8 Testosterone Lowering Foods For Women

foods that reduce testosterone

High androgen or male-sex hormone levels lie at the heart of Polycystic Ovarian Syndrome (PCOS.) These excess androgens like testosterone are the main culprits behind a myriad of pesky PCOS symptoms like cystic acne, excessive body hair, thinning hair on the scalp, dark skin patches and even your unexplained weight gain. Since a healthy diet is one of the best ways to treat and manage this endocrine disorder, why not give your PCOS diet an extra punch with testosterone-lowering foods! Let’s take a look at the top 8 foods that reduce testosterone naturally.

Cold Water Fish

Fatty fish is a rich source of Omega-3 fatty acids. In particular, cold water fish like salmon, sardines, tuna, mackerel, trout and herring are good foods to reduce testosterone. Studies have found that Omega-3 supplementation could reduce serum concentrations of testosterone and regulate periods. At Shahid Sadoughi University of Medical Sciences, Iran, scientists put 78 overweight women with PCOS on 3gr/day of omega-3 supplements for 8 weeks. By the end of the trial, testosterone concentration was significantly lower in the group of women who were administered omega-3 group and regular menstruation was achieved by almost half the participants.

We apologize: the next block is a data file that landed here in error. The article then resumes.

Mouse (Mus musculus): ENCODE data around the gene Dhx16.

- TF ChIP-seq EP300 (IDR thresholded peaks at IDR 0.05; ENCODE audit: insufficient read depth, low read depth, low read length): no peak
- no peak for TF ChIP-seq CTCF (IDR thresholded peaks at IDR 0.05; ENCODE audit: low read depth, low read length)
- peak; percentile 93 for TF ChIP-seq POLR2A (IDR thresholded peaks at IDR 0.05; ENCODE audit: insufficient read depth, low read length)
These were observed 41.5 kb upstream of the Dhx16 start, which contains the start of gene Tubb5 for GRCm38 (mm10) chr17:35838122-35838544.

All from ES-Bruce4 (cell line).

The good news is that adding oily, fatty fish to your diet will bring about the same testosterone-lowering benefits. Plus fish is such an integral part of a healthy PCOS diet because it’s a good source of proteins, healthy fats and a variety of vitamins and minerals. Eating whole small fish like sardines and mackerel also gives your diet a must-needed calcium boost! Eat 2-3 servings of fish per week.

Almonds & Walnuts

All nuts are a good source of healthy fats. But when it comes to testosterone-lowering abilities, walnuts and almonds reign supreme. In a study conducted at University of California, 31 women with PCOS were given either walnuts or almonds containing 31 g of total fat per day for 6 weeks. By the end of the trial, researchers found that walnuts increased Sex Hormone-Binding Globulin (SHBG) from 38.3±4.1 to 43.1±4.3 nmol/l (P=0.0038) and almonds reduced free androgen index from 2.6±0.4 to 1.8±0.3 (P=0.0470). In case you’re wondering, SHBG is a protein that binds to testosterone and can lower your free testosterone levels circulating in the blood, improving your overall PCOS symptoms.